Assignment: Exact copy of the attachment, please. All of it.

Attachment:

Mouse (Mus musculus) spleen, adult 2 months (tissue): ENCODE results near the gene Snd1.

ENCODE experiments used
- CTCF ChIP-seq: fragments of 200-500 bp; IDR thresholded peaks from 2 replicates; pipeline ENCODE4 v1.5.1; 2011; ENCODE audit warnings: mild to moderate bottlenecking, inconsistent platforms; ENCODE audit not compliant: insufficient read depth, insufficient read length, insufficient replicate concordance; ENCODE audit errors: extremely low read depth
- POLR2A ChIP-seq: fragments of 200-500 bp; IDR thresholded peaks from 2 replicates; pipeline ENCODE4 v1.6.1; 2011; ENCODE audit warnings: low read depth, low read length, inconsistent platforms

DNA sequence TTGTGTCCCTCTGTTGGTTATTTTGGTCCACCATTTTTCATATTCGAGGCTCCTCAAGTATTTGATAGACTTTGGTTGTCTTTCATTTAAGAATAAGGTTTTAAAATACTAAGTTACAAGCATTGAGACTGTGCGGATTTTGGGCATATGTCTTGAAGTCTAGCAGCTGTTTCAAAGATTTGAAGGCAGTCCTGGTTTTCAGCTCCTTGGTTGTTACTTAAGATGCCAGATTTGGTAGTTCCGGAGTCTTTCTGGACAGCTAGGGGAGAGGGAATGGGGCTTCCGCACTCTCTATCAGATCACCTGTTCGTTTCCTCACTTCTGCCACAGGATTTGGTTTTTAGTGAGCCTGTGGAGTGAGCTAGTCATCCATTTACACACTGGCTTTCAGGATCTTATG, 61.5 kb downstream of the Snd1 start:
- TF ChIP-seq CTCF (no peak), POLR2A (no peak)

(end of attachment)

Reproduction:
Mouse (Mus musculus) spleen, adult 2 months (tissue): ENCODE results near the gene Snd1.

ENCODE experiments used
- CTCF ChIP-seq: fragments of 200-500 bp; IDR thresholded peaks from 2 replicates; pipeline ENCODE4 v1.5.1; 2011; ENCODE audit warnings: mild to moderate bottlenecking, inconsistent platforms; ENCODE audit not compliant: insufficient read depth, insufficient read length, insufficient replicate concordance; ENCODE audit errors: extremely low read depth
- POLR2A ChIP-seq: fragments of 200-500 bp; IDR thresholded peaks from 2 replicates; pipeline ENCODE4 v1.6.1; 2011; ENCODE audit warnings: low read depth, low read length, inconsistent platforms

DNA sequence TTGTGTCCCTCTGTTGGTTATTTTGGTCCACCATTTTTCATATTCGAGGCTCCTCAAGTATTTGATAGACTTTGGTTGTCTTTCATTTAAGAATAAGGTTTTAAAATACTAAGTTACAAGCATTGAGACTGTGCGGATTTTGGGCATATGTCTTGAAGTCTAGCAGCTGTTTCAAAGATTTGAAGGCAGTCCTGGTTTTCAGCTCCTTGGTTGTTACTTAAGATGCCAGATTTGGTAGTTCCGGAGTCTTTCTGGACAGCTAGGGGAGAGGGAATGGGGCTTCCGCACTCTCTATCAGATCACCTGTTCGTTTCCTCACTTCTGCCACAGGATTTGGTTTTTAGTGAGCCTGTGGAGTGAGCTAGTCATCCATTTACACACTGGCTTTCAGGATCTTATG, 61.5 kb downstream of the Snd1 start:
- TF ChIP-seq CTCF (no peak), POLR2A (no peak)